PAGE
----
net use w: \\server\share /savecred /persistent:yes

Then enter your username and password and that seems to be it.

But I had a problem when network drive doesn’t map with error: “Invalid username/password”. Even though they are correct. If you run into a similar problem include username and password into the command like this:

net use w: \\server\share password /savecred /persistent:yes /user:username

Present NetApp iSCSI LUN to Linux host

March 7, 2012

Consider the following scenario (which is in fact a real case). You have a High Performance Computing (HPC) cluster where users usually generate hellova research data. Local hard drives on a frontend node are almost always insufficient. There are two options. First is presenting a NFS share both to frontend and all compute nodes. Since usually compute nodes  connect only to private network for communication with the frontend and don’t have public ip addresses it means a lot of reconfiguration. Not to mention possible security implications.

The simpler solution here is to use iSCSI.  Unlike NFS, which requires direct communication, with iSCSI you can mount a LUN to the frontend and then compute nodes will work with it as ordinary NFS share through the private network. This implies configuration of iSCSI LUN on a NetApp filer and bringing up iSCSI initiator in Linux.

iSCSI configuration consists of several steps. First of all you need to create FlexVol volume where you LUN will reside and then create a LUN inside of it. Second step is creation of initiator group which will enable connectivity between NetApp and a particular host.  And as a last step you will need to map the LUN to the initiator group. It will let the Linux host to see this LUN. In case you disabled iSCSI, don’t forget to enable it on a required interface.

vol create scratch aggrname 1024g
lun create -s 1024g -t linux /vol/scratch/lun0
igroup create -i -t linux hpc
igroup add hpc linux_host_iqn
lun map /vol/scratch/lun0 hpc
iscsi interface enable if_name

Linux host configuration is simple. Install iscsi-initiator-utils packet and add it to init on startup. iSCSI IQN which OS uses for connection to iSCSI targets is read from /etc/iscsi/initiatorname.iscsi upon startup. After iSCSI initiator is up and running you need to initiate discovery process, and if everything goes fine you will see a new hard drive in the system (I had to reboot). Then you just create a partition, make a file system and mount it.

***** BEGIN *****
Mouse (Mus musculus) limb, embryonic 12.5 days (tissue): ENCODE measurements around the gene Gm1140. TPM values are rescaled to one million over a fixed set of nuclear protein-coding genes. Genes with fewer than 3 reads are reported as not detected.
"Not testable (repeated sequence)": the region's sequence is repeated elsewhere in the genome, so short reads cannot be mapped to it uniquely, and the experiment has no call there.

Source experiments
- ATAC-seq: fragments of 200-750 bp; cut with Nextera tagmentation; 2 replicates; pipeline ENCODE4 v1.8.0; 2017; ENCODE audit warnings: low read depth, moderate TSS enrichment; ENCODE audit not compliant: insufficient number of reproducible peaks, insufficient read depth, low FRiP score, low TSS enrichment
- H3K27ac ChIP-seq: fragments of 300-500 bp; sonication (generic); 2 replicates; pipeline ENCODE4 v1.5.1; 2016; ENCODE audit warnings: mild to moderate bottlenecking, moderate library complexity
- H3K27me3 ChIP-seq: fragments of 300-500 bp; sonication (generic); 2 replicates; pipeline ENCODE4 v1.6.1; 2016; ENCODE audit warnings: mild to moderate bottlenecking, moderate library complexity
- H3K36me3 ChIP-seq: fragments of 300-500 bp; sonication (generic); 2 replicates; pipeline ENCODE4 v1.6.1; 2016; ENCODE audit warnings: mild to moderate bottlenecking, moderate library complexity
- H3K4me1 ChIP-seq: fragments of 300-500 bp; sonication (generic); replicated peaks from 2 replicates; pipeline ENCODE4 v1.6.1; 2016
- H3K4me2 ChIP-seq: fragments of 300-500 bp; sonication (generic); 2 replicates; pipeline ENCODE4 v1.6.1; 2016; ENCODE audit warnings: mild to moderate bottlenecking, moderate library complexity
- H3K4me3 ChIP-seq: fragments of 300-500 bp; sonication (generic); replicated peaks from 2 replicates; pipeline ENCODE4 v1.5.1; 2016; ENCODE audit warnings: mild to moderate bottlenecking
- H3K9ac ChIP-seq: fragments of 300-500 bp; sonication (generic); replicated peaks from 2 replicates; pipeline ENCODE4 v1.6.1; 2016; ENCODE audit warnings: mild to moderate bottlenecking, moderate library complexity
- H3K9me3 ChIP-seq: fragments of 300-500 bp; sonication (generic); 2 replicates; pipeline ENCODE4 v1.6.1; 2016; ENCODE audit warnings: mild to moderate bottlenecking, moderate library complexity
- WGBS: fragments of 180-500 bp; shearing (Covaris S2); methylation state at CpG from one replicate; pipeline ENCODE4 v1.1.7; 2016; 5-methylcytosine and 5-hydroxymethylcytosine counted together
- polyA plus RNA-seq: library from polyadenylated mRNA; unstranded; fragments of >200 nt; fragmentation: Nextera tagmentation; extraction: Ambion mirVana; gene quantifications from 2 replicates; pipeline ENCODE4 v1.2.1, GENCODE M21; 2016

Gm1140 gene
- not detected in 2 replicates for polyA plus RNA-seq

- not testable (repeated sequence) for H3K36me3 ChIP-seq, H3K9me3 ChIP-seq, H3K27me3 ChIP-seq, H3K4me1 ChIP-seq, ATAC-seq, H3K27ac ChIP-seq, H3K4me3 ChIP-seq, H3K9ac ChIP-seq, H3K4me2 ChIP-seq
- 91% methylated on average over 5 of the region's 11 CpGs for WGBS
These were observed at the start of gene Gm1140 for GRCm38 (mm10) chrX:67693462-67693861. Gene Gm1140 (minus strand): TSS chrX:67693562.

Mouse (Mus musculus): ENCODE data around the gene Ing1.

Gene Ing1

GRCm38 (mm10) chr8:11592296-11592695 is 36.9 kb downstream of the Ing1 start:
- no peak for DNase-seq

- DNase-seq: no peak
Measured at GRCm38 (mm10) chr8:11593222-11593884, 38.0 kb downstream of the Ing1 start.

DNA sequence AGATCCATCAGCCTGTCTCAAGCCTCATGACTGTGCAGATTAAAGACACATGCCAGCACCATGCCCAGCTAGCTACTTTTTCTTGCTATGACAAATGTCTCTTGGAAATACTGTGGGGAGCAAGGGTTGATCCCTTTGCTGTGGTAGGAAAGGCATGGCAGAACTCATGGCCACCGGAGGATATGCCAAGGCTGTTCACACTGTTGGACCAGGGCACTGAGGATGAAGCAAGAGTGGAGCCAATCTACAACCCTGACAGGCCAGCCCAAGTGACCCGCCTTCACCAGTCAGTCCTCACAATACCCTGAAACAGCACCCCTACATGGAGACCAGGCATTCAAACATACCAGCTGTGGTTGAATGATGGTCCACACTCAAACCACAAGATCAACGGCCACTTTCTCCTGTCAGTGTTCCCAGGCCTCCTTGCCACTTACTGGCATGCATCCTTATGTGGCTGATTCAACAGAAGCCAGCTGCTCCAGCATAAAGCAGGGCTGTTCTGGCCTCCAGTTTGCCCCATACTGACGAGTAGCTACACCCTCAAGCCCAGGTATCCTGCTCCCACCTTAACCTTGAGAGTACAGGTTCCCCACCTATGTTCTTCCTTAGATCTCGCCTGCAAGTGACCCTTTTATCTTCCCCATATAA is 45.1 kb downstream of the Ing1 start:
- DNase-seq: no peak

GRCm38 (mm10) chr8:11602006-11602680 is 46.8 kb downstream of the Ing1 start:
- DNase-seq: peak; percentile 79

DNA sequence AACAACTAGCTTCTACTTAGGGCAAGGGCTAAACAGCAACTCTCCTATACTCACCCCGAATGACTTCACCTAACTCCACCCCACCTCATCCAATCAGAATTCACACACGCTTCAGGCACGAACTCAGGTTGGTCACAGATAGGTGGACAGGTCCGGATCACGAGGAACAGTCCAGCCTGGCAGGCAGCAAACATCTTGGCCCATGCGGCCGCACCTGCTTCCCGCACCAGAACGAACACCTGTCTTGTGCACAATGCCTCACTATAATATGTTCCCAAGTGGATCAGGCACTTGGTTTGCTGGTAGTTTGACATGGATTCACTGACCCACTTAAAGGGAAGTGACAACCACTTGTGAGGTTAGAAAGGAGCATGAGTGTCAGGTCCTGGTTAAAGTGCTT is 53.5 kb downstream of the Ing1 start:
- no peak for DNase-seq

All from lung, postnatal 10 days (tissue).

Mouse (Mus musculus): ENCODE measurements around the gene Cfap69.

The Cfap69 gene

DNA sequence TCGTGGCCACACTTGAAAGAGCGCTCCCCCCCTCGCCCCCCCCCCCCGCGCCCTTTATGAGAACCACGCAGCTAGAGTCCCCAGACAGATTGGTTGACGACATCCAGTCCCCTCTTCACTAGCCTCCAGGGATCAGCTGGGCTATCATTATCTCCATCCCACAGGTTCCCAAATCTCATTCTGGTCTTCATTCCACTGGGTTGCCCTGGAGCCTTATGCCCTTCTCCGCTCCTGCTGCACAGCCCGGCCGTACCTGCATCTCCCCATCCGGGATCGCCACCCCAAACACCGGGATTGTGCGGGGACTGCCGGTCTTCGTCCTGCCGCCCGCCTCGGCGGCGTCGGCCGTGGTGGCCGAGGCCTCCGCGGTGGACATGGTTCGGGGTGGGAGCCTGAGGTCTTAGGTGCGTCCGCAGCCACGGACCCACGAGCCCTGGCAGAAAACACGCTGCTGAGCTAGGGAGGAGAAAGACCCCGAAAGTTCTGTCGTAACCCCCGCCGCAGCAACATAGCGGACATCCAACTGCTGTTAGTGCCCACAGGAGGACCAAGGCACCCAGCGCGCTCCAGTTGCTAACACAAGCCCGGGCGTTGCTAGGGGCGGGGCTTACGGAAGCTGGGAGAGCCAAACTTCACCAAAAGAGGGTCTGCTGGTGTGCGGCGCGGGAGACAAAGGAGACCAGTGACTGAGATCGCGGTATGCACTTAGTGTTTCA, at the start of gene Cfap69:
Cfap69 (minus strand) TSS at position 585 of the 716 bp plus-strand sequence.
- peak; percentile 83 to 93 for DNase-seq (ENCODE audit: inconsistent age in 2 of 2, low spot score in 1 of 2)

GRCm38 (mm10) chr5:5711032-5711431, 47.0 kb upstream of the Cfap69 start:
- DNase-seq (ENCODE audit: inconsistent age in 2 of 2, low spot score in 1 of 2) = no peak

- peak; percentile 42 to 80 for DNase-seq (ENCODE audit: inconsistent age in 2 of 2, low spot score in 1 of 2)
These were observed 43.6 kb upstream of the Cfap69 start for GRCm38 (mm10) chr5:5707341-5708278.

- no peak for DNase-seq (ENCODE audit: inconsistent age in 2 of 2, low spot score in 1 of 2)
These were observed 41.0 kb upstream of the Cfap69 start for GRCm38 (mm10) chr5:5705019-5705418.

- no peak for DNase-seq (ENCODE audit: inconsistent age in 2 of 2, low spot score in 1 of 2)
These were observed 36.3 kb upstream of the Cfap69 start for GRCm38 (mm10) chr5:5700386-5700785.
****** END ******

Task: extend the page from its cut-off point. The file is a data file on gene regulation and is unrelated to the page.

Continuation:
iscsiadm -m discovery -t sendtargets -p nas_ip
fdisk /dev/sdc
mke2fs -j /dev/sdc1
mount /dev/sdc1 /state/partition1/home

I use it for the home directories in ROCKS cluster suite. ROCKS automatically export /home through NFS to compute nodes, which in their turn mount it via autofs. If you intend to use this volume for other purposes, then you will need to configure you custom NFS export.

VMware Tools update issue

September 20, 2011

Recently I decided to update VMware Tools on VMs because most of them showed Out of date in VI client. For some reason several Linux VMs didn’t update even though VI client showed no error. I tried to update from inside VM by running /usr/sbin/vmware-tools-upgrade and it showed that there is not enough space in /tmp. I enlarged /tmp from 128 to 512MB and update went fine this time.

Take into account that:

  1. Windows VM will most likely be rebooted after update.
  2. In Linux VMmware Tools may not start automatically. If it’s the case start it manually by calling /etc/init.d/vmware-tools start.
  3. Network interfaces in Linux may go down after VMware Tools update. Boot them manually.

 

Solaris NIC settings

September 20, 2011

Today I faced a problem with network configuration on an ancient Solaris 7 RISC. Symptoms: output network speed 2.5MB/s, input speed 100KB/s.

netstat -in (-i for interfaces, -n for numbers) showed lots of Ierrs. The reason for that was mismatch in advertised capabilities even though effectively it was 100 FDX at each end. I had following parameters set in /etc/system left from previous admin:

set hme:hme_adv_autoneg_cap=0
set hme:hme_adv_100fdx_cap=1
set hme:hme_adv_100hdx_cap=0
set hme:hme_adv_10hdx_cap=0
set hme:hme_adv_10fdx_cap=0

And for switch it was:

# ndd -get /dev/hme lp_autoneg_cap
1

# ndd -get /dev/hme lp_100fdx_cap
1

# ndd -get /dev/hme lp_100hdx_cap
1

# ndd -get /dev/hme lp_10hdx_cap
1

# ndd -get /dev/hme lp_10fdx_cap
1

So the lesson is: always keep network settings equal on both ends even if they don’t contradict with each other at first sight.